Yesterday's regular Morning Poll in ARLnow asked are you "Pro-Car or Pro-Ped/Bike?"and it generated lots of thoughtful reader comments. The poll was sparked by a post (Let's Make Our Cities More Livable for People, Not Cars; June 27, 2011) here Monday about a Sunday New York Times article about how Europeans were reversing policies that favored drivers over pedestrians and as a result were successfully making their cities even more livable and thriving places (Europe Stifles Drivers in Favor of Alternatives, Elisabeth Rosenthal, June 26, 2011, New York Times). A few themes emerged from the ARLnow discussion that are worth exploring further. The first couple of which I'll address today.
Last I looked, 63% of the poll's nearly 900 respondents voted Pro Bike and Pedestrian vs. 37% for Pro Car. That's good, but lots of people said the dichotomy was artificial because we need to accommodate all modes. I agree 100%. As several commenter's put it. "Can't we all just get along?"
Since we don't have the room to build more roads, as Arlington grows (projections show 40,000 more residents and 60,000 more workers by 2030) we'll need to accommodate more people within the existing infrastructure. In order to do that we'll need to make it easy for more people to chose walking, transit, biking and shared rides. How do we do that? One way, as Arlington's Master Transportation Plan calls for, is by providing "complete streets" that are "safe and comfortable for pedestrians, bicyclists, transit riders and motorists." In other words, our streets in Arlington are for everyone.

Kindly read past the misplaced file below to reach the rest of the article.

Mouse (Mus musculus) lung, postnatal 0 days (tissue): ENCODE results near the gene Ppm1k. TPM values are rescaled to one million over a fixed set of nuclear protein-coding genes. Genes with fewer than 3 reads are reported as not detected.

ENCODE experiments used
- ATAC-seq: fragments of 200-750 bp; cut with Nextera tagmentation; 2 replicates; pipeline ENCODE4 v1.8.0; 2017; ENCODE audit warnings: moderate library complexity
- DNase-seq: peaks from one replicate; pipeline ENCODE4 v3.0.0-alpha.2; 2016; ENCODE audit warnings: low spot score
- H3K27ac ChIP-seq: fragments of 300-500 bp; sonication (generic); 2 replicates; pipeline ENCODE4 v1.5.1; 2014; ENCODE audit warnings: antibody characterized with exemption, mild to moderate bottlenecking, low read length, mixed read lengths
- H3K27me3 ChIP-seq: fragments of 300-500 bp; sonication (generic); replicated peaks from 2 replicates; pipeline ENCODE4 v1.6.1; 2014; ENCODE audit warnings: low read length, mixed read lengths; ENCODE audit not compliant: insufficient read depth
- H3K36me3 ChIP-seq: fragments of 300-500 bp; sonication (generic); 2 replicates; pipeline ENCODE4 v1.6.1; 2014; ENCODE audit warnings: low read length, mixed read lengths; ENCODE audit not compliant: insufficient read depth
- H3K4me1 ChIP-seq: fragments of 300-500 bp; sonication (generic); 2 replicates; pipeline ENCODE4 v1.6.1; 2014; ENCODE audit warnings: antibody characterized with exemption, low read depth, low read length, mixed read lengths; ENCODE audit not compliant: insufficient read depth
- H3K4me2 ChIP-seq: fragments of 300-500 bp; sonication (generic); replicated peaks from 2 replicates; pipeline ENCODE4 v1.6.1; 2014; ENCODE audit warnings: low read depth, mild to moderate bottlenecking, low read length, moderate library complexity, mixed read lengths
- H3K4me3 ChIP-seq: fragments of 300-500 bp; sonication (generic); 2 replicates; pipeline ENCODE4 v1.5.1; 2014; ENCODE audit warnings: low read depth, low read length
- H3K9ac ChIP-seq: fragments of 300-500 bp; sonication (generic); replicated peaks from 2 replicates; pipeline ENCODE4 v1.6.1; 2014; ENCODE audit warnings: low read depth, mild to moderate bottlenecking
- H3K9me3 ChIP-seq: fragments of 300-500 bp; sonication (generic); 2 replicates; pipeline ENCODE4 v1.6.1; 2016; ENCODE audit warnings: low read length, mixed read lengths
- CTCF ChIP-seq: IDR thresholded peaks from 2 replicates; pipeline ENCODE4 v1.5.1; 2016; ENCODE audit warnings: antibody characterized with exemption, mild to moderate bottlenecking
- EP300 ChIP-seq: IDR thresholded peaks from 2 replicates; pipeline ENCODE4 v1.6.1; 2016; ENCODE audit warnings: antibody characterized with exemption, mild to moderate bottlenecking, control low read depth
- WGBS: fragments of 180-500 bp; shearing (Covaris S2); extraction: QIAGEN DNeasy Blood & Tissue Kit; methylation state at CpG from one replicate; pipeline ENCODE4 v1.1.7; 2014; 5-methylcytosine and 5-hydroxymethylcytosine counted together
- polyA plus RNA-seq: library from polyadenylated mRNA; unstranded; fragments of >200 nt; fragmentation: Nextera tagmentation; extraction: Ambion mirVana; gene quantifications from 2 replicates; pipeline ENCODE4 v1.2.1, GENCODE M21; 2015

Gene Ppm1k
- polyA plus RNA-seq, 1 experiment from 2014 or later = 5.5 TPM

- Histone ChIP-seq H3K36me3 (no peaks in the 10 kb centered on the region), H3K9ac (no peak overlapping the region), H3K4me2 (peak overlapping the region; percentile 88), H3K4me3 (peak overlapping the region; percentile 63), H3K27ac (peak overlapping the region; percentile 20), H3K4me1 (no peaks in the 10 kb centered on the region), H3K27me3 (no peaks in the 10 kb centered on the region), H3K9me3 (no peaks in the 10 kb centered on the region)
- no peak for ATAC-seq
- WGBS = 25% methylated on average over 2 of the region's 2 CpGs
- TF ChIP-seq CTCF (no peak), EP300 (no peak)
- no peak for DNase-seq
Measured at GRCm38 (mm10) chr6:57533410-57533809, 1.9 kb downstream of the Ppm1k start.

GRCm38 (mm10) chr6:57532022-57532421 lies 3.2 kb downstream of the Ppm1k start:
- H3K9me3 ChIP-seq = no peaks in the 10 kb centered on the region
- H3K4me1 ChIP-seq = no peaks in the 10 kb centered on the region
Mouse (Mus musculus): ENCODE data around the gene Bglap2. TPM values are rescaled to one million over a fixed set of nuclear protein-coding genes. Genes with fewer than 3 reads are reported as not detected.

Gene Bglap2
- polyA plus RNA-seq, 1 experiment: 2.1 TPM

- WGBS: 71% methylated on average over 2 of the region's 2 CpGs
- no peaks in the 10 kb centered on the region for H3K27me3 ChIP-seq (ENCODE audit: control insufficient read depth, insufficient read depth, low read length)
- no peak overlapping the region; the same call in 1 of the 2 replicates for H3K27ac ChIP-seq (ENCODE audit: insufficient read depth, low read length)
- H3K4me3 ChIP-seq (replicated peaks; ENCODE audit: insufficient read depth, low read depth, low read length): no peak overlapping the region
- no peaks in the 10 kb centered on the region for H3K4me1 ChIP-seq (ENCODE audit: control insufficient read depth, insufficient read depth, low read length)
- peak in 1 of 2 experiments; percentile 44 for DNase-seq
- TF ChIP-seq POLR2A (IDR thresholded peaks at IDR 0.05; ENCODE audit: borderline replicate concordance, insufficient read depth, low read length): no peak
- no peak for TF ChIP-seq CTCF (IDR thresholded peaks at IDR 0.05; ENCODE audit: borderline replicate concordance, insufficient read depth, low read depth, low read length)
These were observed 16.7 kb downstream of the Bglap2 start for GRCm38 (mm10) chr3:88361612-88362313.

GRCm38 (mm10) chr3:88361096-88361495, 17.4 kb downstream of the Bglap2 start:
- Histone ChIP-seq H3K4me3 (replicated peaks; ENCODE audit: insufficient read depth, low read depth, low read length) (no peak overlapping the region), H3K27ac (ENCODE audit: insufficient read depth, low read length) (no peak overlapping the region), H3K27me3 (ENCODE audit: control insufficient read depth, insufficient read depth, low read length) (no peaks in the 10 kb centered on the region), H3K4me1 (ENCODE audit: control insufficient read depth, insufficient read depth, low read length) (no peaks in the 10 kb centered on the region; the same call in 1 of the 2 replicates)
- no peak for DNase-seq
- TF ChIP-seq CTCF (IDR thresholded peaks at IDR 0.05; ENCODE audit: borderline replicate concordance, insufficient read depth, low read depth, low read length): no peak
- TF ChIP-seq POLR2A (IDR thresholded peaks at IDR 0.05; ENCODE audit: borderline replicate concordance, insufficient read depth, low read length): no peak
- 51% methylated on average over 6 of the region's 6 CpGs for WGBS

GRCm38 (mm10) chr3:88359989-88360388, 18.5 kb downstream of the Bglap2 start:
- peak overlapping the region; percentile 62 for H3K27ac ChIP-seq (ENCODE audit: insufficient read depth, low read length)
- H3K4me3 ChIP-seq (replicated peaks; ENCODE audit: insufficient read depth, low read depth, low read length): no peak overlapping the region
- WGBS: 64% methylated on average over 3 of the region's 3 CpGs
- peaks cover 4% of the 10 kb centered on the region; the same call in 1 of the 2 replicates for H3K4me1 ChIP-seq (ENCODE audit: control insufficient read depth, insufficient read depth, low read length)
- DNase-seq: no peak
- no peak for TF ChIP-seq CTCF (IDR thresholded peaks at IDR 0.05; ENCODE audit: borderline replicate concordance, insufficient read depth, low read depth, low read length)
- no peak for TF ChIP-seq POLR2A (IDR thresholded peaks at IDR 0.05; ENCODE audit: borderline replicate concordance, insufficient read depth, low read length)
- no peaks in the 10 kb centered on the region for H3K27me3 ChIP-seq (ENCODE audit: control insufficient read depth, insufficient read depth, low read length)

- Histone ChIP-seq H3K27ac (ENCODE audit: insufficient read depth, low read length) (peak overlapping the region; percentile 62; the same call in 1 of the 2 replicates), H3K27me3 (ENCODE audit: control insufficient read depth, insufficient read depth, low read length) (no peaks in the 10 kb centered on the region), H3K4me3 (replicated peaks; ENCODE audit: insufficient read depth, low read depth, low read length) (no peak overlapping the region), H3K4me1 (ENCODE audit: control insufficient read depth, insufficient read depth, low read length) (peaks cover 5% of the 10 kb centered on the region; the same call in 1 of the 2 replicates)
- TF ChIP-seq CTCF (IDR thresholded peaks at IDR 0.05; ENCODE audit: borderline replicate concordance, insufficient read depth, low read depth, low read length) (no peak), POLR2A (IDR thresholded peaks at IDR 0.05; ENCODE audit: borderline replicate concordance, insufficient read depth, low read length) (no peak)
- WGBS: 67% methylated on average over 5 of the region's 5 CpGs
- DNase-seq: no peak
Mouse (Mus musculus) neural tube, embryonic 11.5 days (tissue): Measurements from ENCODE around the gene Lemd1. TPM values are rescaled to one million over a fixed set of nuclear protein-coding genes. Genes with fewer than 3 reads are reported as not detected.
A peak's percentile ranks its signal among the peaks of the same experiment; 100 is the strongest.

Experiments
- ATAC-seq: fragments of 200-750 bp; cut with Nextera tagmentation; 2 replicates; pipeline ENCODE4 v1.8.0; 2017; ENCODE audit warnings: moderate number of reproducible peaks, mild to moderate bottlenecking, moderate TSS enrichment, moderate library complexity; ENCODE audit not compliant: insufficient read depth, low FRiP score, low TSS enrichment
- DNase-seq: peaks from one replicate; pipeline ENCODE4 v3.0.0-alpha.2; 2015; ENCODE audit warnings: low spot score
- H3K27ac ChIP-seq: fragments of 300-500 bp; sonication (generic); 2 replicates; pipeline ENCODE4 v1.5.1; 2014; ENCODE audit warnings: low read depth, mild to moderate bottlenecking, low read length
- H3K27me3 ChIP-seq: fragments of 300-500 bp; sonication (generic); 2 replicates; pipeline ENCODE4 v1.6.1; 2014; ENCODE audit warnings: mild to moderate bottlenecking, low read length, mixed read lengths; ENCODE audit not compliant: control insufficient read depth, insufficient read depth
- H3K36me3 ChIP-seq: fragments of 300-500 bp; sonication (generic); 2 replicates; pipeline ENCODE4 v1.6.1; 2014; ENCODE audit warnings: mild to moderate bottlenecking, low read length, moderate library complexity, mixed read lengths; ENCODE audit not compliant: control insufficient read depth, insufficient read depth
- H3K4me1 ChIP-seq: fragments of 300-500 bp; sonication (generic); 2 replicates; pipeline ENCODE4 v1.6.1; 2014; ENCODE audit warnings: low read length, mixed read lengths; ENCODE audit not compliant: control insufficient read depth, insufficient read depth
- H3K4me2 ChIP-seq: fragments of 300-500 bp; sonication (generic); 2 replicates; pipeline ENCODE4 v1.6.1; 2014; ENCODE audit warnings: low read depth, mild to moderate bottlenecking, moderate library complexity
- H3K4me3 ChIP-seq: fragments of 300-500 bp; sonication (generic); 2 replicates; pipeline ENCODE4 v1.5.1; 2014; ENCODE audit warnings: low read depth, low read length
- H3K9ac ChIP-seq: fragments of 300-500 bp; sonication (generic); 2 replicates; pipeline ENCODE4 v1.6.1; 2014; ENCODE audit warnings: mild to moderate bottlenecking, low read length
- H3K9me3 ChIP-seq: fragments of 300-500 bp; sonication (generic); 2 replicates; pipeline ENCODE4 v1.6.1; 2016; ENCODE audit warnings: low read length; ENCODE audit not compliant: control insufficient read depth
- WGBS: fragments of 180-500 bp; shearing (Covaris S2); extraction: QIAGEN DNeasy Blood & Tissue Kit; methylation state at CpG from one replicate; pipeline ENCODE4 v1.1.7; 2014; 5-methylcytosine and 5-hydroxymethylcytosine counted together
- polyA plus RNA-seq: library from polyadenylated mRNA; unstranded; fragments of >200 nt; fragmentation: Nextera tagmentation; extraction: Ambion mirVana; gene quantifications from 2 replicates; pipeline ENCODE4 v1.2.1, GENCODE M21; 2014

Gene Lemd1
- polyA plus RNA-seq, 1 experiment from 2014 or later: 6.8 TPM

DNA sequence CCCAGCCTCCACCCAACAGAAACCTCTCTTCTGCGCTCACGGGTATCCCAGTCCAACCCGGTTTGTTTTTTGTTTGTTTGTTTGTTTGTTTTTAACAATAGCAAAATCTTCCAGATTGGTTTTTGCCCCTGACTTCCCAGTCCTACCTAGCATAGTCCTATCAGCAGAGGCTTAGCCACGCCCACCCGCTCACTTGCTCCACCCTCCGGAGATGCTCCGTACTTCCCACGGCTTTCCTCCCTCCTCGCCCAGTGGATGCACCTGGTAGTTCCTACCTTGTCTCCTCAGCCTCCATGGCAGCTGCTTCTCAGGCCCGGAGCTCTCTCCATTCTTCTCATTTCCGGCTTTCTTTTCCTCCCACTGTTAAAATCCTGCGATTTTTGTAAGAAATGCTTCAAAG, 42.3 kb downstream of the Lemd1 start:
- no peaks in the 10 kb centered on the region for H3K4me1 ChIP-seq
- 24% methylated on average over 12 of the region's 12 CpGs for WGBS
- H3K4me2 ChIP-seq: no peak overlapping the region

There were also a lot of safety concerns voiced in the comments too. As our streets are made friendlier and safer to accommodate additional transit riders, pedestrians and bicyclists we all need to obey traffic rules and signs; be considerate of other users; and to stay alert. Here's some safety tips for walkers, tips for sharing the roads in Arlington, and some bicycle safety tips from Walk Arlington and Bike Arlington. Also visit BeStreetSmart.net for more safety info.
Research shows that Arlington's a great place to live, work and play in good part because we have a transportation system that provides options and that makes it easy to get around (in any mode). It's Arlington's competitive advantage versus other places. By better accommodating increasing numbers of transit users, walkers and bicyclists, in addition to cars, we'll ensure our economic prosperity and quality of life. It isn't an either or choice. We're all in this together.
I hope we'll continue the good discussion...
Chris Hamilton is the Commuter ServicesTransportation Bureau Chief for Arlington County in the Department of Environmental Services, manager of CommuterPageBlog and a biking/Metro commuter from the LeDroit Park neighborhood in Washington, D.C.